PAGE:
Vijay entered the section for players graded under 100, and with a grade of 92 was one of the favourites. Being a few days too young to go in the O65 seniors event, I entered the O50 event with some trepidation, as this year this event was stronger than the Major Open, due to the entry of several titled players - more of which later.

The schedule was not onerous, with one round a day allowing plenty of time to enjoy the surrounding countryside. The time control for the grade restricted events was a reasonable all moves in 90 minutes, with a 30 second increment. For the FIDE rated events (Championship, Major Open and Seniors' events) it was 40 moves in 90 minutes, followed by 30 minutes for the rest of the game, with a 30 second increment from move 1. Very civilized compared to the time controls we are used to in evening league matches!

Vijay won three of his first four games, and was unlucky to only draw the other when a piece ahead but unable to prevent the exchange of his last pawn. In the final round in a bishop and pawn ending he missed a very difficult win, which I doubt many club players would have found. A draw would still have seen him in a share of second prize, but unfortunately he then overlooked a zwischenschach which handed the win to his opponent. A good effort nonetheless.

And so to the O50 event, in which the hot favourite was GM John Nunn, formerly one of the top 10 players in the world, and still one of the top 10 in England. I was definitely not one of the favourites, being one of the lowest ranked players on ECF grades. However, this was a FIDE rated event, and my FIDE rating (based on just 7 games played 3 years ago) actually ranked me 21st of the 32 competitors. This meant that my first round opponent was 5th ranked FM Terry Chapman, a member of the England O50 team at the World Senior team championships earlier this year, FIDE rated 2250 with an ECF grade of 211. So no pressure.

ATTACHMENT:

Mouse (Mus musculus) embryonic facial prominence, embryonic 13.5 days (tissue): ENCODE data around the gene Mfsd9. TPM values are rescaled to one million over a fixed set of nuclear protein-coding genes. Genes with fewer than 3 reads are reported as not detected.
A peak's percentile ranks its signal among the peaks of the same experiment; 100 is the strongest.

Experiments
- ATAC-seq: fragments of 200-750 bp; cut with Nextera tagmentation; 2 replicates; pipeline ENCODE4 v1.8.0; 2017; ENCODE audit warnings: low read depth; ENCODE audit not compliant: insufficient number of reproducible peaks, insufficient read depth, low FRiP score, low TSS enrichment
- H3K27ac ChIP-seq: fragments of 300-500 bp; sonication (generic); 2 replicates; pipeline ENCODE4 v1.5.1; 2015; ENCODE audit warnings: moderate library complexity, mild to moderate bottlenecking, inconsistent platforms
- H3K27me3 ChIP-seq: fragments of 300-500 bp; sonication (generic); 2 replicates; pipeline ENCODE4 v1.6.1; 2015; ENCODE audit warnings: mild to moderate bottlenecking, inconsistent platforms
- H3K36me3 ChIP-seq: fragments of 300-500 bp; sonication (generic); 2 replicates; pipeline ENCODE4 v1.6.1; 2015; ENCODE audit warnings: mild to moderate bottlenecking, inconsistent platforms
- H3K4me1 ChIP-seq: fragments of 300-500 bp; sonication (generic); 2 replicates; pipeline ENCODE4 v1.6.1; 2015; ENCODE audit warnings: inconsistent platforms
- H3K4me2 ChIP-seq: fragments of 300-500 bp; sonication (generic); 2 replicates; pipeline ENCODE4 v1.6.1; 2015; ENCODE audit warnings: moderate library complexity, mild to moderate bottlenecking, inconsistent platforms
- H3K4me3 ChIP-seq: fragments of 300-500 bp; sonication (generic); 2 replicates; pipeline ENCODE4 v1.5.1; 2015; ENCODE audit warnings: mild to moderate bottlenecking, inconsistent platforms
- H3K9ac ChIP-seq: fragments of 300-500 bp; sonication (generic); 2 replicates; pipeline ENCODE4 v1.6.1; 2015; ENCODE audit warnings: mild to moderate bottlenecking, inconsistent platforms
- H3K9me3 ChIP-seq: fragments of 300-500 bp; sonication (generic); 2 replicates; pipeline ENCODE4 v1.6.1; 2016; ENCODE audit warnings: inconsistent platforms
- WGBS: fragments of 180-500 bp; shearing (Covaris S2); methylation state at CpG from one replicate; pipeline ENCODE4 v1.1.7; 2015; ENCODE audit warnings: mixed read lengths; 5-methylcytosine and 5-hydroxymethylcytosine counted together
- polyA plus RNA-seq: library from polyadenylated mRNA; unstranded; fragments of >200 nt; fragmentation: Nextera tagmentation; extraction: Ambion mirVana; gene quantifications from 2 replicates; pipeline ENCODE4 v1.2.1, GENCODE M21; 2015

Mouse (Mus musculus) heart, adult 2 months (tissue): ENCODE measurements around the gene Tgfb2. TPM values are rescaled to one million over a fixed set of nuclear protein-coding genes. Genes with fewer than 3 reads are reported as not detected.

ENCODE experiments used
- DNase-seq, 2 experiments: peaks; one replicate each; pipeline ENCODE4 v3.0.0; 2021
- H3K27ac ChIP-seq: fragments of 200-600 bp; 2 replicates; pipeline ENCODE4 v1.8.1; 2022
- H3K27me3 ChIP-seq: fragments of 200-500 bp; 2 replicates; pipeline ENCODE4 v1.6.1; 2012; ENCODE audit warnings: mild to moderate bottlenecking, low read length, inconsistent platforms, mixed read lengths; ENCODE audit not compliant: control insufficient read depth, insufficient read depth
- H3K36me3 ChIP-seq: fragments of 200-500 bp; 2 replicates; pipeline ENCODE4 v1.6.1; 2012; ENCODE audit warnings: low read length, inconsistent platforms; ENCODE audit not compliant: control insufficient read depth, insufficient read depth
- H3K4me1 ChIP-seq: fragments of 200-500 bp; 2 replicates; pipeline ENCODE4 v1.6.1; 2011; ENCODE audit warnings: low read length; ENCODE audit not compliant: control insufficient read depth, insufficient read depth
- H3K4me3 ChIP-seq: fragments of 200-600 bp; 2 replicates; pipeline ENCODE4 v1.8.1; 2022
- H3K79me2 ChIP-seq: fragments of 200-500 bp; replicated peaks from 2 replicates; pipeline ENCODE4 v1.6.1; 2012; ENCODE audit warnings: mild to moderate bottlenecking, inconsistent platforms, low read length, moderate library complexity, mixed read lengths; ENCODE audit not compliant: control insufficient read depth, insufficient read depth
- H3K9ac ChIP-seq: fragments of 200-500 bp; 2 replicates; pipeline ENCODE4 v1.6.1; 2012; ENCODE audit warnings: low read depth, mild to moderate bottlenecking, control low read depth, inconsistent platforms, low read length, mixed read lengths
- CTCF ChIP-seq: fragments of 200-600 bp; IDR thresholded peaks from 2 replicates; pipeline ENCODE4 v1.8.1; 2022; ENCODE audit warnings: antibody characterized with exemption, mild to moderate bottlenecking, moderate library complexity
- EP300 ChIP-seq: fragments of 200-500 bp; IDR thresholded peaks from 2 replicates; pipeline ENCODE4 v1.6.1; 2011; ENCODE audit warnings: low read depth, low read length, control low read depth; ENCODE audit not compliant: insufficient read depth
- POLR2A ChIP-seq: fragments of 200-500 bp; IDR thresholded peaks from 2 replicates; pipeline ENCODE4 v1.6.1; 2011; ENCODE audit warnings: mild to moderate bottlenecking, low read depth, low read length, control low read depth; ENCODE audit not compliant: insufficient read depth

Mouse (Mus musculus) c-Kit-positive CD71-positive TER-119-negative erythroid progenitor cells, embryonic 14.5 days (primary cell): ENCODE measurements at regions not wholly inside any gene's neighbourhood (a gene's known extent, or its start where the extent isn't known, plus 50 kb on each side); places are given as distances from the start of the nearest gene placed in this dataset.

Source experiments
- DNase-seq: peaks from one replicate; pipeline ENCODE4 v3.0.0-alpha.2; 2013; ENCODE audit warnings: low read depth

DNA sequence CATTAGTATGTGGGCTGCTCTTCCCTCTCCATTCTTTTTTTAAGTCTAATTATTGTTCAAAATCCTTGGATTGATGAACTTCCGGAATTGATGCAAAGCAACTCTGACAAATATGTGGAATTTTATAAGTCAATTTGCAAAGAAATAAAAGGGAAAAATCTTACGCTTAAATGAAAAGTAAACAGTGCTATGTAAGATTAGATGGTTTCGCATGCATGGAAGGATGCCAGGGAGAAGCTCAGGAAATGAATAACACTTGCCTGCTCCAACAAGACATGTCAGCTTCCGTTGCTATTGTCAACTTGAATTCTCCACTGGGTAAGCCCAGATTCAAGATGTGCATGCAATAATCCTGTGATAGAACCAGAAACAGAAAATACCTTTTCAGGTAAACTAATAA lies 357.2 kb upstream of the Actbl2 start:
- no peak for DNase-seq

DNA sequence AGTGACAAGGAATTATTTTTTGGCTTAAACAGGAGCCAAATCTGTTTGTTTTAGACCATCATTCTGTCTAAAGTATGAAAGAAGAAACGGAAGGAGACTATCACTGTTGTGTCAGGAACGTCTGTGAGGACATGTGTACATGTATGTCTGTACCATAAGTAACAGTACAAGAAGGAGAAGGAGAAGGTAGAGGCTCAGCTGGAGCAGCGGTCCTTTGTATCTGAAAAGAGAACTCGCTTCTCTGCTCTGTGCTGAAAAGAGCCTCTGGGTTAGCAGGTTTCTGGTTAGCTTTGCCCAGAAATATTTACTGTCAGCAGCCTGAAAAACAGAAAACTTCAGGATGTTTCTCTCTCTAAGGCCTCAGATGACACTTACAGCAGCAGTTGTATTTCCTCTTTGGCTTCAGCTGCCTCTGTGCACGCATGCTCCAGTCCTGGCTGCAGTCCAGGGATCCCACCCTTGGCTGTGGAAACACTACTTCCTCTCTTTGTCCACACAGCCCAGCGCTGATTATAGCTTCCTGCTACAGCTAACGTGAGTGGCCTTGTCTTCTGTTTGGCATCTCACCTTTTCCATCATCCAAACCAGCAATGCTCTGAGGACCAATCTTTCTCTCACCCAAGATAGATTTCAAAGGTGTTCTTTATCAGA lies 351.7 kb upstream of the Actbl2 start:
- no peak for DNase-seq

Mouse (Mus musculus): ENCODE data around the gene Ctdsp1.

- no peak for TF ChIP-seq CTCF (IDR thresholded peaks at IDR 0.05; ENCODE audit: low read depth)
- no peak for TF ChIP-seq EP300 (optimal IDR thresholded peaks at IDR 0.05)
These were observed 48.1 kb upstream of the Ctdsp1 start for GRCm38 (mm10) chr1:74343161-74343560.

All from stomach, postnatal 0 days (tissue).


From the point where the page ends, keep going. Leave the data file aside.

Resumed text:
At least I had White, and managed to get a reasonable position. I was a bit worse in the endgame, so was slightly surprised when Terry offered a draw, though with one side of the board locked by pawn chains I felt that I could have held the position. An excellent start. Then, as Terry and I looked over the game in the analysis room, IM Malcolm Pein stopped by and spent 10 minutes with us analysing the game. But my hobnobbing with titled players was not over yet. One of the other surprise results of the first round was that John Nunn was also held to a draw. And so I was duly paired with him in the second round.

Well at least there was no point in me doing any opening preparation. As a world class GM, Nunn can probably play any opening his whim dictates - he is, after all, the author of many opening books. So I resolved to just relax and relish the experience. My hopes that he would play a restrained line against my Sicilian Dragon were dashed when he played the Yugoslav attack - probably a club player's worst nightmare to have a GM play this against you! I maintained a semblance of equality for 16 moves, but then collapsed rapidly.